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Hidrotermal Processes and Mineral System - Franco Pirajno

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out by Pinti (2005) this indeed seems to be the case, because sulphates,
such as barite and anhydrite, are only locally present in Archaean rocks (e.g.
Van Kranendonk and Pirajno 2004; Van Kranendonk 2006), where volcanic
SO2 reacted withH2O at temperatures below 4008C to produceH2S andH2SO4,
without requiring oxygen.
1.2.1 Seawater
The principal characteristic of the water in the Earth’s oceans is their salinity.
Salinity largely derives from two sources: (1) hydrothermal discharges and (2)
weathering of continental crust materials. Evidence from both terrestrial and
marine environments indicates that the salinity of the early oceans had already
been established since the formation of the first large bodies of water more than
1.2 Origin of Water; Sea and Surface Waters 9
4 Ga ago. Thus the primeval oceans must have contained significant concentra-
tions of Cl–, Na+, Ca2+ and Mg2+, with Na+ and Cl– being the dominant
cation and anion respectively (Holland 1984, 2003).
A history of the composition of seawater through geological time is provided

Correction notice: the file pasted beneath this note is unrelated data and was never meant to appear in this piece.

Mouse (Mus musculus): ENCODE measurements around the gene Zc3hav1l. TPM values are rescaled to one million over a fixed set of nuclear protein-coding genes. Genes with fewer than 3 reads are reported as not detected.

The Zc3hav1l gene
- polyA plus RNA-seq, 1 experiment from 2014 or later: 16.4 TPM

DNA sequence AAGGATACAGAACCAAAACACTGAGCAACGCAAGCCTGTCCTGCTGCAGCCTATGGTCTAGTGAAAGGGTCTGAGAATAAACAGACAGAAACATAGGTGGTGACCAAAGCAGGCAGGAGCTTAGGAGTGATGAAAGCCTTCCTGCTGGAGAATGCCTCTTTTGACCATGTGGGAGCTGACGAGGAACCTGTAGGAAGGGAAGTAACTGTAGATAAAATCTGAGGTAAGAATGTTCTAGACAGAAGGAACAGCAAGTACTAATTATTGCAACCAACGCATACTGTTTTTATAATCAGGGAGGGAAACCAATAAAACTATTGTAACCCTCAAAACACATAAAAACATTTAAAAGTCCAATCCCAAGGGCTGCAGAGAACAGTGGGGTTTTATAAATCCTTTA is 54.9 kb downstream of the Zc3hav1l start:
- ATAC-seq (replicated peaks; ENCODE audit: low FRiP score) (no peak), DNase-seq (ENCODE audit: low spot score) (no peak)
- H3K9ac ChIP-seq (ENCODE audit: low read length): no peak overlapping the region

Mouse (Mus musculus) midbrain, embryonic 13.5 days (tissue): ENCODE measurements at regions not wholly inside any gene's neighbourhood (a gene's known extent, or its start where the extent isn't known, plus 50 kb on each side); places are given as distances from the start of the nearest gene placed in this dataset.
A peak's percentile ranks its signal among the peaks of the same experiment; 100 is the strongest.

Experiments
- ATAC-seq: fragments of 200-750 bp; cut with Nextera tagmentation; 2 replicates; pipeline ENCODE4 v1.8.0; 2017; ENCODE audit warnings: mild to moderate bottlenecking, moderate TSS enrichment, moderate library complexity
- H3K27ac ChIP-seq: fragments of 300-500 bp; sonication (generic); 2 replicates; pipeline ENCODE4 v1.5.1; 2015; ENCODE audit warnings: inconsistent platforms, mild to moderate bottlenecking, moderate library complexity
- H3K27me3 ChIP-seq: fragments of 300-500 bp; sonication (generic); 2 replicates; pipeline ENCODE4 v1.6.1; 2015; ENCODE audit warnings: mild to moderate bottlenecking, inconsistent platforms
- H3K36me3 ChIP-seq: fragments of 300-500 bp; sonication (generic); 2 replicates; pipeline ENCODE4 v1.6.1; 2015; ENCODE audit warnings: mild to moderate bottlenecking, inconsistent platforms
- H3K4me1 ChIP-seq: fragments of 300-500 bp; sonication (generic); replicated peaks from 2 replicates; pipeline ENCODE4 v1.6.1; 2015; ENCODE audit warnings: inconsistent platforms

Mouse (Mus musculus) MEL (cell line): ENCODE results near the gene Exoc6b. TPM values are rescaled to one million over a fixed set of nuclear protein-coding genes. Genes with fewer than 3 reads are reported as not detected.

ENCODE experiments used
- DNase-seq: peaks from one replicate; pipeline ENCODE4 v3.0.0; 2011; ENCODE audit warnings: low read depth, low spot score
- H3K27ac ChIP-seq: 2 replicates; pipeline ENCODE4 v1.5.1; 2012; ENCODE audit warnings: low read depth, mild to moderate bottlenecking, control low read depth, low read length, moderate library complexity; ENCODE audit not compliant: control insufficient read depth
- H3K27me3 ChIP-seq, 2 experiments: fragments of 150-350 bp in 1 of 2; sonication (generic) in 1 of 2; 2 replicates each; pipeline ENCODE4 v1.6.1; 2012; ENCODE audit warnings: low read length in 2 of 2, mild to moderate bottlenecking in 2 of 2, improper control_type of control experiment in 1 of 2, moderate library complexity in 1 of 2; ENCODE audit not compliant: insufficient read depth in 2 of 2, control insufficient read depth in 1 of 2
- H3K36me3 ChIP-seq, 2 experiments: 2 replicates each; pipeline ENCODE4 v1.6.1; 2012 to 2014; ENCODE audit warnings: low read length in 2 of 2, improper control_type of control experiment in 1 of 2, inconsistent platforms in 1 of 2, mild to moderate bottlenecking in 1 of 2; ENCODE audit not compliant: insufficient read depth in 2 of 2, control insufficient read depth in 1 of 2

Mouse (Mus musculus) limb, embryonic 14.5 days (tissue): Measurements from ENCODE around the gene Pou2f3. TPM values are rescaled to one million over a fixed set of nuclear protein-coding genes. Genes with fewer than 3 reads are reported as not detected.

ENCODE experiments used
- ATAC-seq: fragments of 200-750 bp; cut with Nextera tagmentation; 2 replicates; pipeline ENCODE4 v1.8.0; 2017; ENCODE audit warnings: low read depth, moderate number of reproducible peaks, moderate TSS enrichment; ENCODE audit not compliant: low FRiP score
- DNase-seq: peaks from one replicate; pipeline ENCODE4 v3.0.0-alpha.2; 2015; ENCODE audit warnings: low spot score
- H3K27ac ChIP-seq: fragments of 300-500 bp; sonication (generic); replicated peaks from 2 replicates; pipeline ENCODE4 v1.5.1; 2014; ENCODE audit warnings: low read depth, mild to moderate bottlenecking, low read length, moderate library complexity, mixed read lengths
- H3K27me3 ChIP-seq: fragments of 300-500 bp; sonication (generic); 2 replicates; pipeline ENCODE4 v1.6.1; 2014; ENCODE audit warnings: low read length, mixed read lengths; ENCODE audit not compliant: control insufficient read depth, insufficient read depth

by Holland (2003). This author examined the evidence from the rocks in the
Archaean (4.0–2.5 Ga), such as the 3.87 Ga Isua greenstone belt in Greenland,
in which banded iron formation (BIF) deposits are preserved. Holland (2003)
reasoned that, although metamorphosed, these BIF must have been deposited
in seawater because, as mentioned above, Fe2+ and the silica required to form
these rocks must have been dissolved in seawater after being cycled through
oceanic crust. However, it must be pointed out that some of the field evidence
from the Isua greenstone belt that has been regularly used for proposing early
life and seawater compositions was reappraised by Myers (2004), who cau-
tioned that the preserved examples of biogenic and sedimentary structures may
not be primary but could have resulted from later deformation events. During
the Mesoarchaean (3.7–3.0 Ga) the early oceans must have been saline. This is
corroborated by the presence of sedimentary deposits of evaporitic origin in
rock sequences of Archaean age, such as those of the Warrawoona group
(3.5 Ga) in Australia (Van Kranendonk and Pirajno 2004, Van Kranendonk
2006). In the rocks of this group, well-developed, rosette-shaped minerals
replaced by silica are interpreted to represent casts of evaporite minerals such
as gypsum. In fact, the only evidence that could give clues as to the composition
of Mesoarchaean seawater is provided by the mineralogy and composition of